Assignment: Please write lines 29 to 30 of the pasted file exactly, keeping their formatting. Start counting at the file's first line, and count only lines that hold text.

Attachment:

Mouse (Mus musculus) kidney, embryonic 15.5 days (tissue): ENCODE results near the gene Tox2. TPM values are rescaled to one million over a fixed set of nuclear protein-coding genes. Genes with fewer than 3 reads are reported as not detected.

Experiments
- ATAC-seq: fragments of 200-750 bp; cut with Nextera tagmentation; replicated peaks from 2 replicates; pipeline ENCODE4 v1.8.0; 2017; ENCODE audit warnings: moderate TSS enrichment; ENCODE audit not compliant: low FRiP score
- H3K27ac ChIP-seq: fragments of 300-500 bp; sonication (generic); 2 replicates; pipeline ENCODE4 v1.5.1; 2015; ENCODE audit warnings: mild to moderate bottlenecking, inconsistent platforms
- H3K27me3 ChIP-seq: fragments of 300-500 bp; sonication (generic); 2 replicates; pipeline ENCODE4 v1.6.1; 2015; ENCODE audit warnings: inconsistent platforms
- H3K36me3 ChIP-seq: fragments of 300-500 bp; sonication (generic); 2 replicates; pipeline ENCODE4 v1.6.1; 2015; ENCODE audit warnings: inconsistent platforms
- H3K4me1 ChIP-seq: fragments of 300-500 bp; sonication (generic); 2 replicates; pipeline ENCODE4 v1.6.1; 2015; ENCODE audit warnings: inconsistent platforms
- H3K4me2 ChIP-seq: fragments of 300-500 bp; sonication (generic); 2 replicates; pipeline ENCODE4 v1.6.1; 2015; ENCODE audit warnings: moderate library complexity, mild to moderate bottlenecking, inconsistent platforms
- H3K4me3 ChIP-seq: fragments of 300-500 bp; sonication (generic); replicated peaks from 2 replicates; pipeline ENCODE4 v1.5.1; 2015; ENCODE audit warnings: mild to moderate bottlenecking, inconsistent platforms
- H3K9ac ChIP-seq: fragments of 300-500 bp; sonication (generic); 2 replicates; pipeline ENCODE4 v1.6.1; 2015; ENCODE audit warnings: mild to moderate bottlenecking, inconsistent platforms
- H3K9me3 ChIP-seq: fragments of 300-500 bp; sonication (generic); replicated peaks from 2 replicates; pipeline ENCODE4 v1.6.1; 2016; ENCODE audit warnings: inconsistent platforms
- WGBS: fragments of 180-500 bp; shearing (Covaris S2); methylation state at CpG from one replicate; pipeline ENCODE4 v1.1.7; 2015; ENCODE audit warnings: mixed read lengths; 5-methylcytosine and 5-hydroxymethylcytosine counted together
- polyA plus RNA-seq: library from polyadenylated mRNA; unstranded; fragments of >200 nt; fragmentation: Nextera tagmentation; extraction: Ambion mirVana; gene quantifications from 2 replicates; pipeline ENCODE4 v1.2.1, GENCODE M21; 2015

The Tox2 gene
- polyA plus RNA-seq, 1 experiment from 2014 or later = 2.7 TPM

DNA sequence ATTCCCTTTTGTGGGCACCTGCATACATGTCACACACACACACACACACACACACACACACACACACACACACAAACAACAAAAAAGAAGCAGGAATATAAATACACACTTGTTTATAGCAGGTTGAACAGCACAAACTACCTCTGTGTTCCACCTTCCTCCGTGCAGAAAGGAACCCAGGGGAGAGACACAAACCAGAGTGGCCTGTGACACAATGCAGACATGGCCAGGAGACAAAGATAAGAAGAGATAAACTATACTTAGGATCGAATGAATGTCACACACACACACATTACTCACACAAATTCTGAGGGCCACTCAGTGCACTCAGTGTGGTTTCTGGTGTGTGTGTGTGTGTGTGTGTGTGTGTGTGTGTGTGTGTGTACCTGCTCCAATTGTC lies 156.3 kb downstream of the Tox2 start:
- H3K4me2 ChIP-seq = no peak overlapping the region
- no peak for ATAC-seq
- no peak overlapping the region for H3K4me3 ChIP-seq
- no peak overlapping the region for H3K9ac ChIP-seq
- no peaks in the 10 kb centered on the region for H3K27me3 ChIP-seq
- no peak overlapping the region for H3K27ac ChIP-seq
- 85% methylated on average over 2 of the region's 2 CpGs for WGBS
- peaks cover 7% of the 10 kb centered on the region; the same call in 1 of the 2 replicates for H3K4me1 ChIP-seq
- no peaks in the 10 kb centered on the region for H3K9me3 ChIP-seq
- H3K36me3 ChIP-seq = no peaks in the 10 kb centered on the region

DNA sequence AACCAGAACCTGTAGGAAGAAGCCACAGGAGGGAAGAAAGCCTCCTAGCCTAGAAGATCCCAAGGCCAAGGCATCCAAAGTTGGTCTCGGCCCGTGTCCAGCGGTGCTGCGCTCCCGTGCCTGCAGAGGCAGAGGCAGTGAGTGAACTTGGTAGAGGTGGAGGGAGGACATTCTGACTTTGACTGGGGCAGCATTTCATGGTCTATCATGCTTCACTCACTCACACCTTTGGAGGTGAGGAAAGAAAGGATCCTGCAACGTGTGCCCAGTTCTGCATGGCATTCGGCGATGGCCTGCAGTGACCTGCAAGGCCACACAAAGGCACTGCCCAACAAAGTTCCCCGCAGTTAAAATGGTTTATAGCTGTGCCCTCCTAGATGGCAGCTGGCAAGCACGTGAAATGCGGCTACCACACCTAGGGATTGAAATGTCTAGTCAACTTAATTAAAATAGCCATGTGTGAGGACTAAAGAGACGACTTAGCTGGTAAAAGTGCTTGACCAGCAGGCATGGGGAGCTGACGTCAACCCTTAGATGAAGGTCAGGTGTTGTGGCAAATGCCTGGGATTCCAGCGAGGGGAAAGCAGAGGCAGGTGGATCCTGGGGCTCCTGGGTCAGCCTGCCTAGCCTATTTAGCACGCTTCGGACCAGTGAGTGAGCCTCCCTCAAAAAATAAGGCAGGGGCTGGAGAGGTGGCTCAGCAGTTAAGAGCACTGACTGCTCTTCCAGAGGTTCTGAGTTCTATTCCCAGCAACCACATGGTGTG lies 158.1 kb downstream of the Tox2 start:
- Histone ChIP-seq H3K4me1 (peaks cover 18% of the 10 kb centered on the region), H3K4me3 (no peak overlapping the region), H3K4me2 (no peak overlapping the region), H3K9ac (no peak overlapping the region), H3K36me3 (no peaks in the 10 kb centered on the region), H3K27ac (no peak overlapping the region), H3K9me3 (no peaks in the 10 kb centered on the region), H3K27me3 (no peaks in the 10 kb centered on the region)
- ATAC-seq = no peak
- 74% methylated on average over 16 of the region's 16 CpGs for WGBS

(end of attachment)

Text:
- ATAC-seq = no peak
- 74% methylated on average over 16 of the region's 16 CpGs for WGBS